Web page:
In short, in Colby’s approach to psychotherapy there is an emphasis on the ‘process’ by which relational connection and the delivery of CARE is achieved. This differs to other approaches to psychotherapy, where there is a focus on teaching thinking skills or behaviours that address specific psychological issues. In Colby’s experience, the implementation of these ‘skills’ beyond the consulting room is heavily dependent on the internal motivation children and young people have to better their circumstances. Where this is lacking, Colby’s approach nurtures the motivation to apply skills and strategies that address specific psychological issues. In this sense, Colby’s approach is foundational, or developmental. It fills in the gaps for children and young people who, for one reason of another, have experienced some challenges and are in need of a little extra CARE.
[i] Pearce, C.M. (2010). An Integration of Theory, Science and Reflective Clinical Practice in the Care and Management of Attachment-Disordered Children – A Triple A Approach. Educational and Child Psychology (Special Issue on Attachment), 27 (3): 73-86
[ii] Pearce, C. A Short Introduction to Attachment and Attachment Disorder (2nd Ed.). London. Jessica Kingsley Publishers, 2016
A Tale of Three Mice: An Attachment Story continues to attract attention among other writers looking for a short allegory introducing Attachment Theory. This week from a publisher of a book about child development. I updated the story in the Second Edition of A Short Introduction to Attachment and Attachment Disorder, but the original remains as popular as ever!
It has been more than a month since my last post. This has been a period of significant reflection about career direction and what is both professionally and personally important to me. This period of reflection has been prompted by personal and world events and supported by highly valued engagement with colleagues.
My career has cast me in a number of roles. I have been an applied researcher in child and adolescent mental health, a clinical psychologist, teacher, trainer, and author. I have worked in public, private and higher education sectors. I have worked in Australia, the United Kingdom, and Ireland. I have held (and hold) statutory appointments, and have worked continuously in highly scrutinized environments across the last twenty-five years.
For the past few years I have focused on developing and implementing evidence-informed, therapeutic caregiving programs in foster- and kinship care. An especial highlight has been the implementation of the Triple-A Model of Therapeutic Care in the TUSLA Fostering Service in Donegal, Ireland, and the training of 12 local trainers.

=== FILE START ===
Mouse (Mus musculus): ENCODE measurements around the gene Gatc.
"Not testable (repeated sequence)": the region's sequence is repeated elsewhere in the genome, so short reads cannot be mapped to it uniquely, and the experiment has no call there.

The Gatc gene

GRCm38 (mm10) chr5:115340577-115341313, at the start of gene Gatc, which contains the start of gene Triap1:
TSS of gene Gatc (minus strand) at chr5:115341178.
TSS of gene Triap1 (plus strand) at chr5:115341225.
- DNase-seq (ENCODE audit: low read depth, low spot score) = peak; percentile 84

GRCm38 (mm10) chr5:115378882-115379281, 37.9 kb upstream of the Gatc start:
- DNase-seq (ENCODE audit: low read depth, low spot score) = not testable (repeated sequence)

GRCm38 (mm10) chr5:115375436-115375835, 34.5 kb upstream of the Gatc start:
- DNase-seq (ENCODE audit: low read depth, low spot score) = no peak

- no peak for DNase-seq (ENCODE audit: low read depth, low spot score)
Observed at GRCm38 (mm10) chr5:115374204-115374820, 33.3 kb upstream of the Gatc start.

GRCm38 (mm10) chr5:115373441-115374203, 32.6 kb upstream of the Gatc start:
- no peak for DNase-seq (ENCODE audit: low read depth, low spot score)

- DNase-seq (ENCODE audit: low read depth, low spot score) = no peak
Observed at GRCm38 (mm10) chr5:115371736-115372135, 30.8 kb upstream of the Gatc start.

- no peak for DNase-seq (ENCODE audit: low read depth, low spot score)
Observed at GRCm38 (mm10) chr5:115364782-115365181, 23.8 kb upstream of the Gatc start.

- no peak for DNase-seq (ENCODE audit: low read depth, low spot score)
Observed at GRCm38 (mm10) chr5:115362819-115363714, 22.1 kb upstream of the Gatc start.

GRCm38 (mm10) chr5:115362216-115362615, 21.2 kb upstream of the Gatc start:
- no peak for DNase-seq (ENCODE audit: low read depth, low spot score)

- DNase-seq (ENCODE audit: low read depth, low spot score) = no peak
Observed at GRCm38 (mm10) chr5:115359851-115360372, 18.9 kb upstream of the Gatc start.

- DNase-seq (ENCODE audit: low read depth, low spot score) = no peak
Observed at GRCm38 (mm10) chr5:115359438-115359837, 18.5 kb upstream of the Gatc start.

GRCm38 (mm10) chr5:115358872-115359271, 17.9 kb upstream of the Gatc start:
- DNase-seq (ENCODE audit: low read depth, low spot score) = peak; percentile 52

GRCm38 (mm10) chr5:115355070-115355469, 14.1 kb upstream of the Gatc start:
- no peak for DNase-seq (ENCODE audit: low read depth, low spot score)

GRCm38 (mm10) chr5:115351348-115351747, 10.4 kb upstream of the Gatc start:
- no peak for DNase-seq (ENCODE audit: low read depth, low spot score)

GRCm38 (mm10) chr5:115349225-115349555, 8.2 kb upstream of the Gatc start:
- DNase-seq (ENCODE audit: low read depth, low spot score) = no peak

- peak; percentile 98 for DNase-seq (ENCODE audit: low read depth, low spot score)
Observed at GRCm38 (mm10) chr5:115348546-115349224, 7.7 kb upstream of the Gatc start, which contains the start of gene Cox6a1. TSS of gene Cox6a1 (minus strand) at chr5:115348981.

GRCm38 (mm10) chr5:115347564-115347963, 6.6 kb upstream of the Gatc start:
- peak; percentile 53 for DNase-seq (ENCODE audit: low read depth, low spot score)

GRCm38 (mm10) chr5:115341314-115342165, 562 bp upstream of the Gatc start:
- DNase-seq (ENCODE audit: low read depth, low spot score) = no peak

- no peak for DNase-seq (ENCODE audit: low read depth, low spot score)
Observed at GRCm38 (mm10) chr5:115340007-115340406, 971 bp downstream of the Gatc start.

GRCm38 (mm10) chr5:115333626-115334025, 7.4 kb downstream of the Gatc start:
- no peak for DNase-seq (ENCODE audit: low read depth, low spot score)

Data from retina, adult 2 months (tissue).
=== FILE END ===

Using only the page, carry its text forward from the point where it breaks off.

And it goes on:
In the past two years much of my time and energy has been devoted to developing and implementing a model of care and practice in statutory kinship care in South Australia – the Kinship CARE Curriculum. This has necessitated me maintaining a much smaller caseload of psychotherapy clients, among whom the largest proportion is children and young people who are recovering from a tough start to life.
As my career has developed I have gone through role transitions before, where I have moved away from endeavours that have been personally and professionally rewarding. This includes moving away from roles in the provision of psychological assessment in child protection and family law, and developing clinical psychologists through supervision and training clinics. I have done so with some some sense of loss, but my biggest feeling of loss has been in relation to the provision of psychotherapy services.
So, in the past month I have moved back into this role and appreciated the support I have received in doing so. I will continue to deliver some training, including in Statutory Kinship Care with Australian Aboriginal Children. I will also be training local service providers in the delivery of trauma-informed, psychotherapy services to children and young people recovering from a tough start to life. This latter role is particularly exciting for me as it will facilitate my return to writing about psychotherapy.
In terms of what this means for this blog, which has mostly focused on therapeutic (re)parenting, I am not sure yet. There will likely be a further period of reduced activity. I am considering starting a new blog dedicated to psychotherapy. You can find out more about my psychotherapy approach in the second edition of A Short Introduction to Attachment Disorder.
I want to thank my subscribers and regular visitors to this blog for their interest in, and support of, my work. I wish you all well and hope you have access to time and places for meaningful contemplation of what is important in your life, and the opportunity to pursue these things.
In this, my third major release during this COVID-19 period, I have turned my mind to the support of children and young people who are recovering from a tough start to life at school.
Written for teachers and other education personnel who interact with these children in a care and management role, this 51-page resource is packed with information and reflections that support the development and implementation of a therapeutic CARE Plan and optimal functioning at school.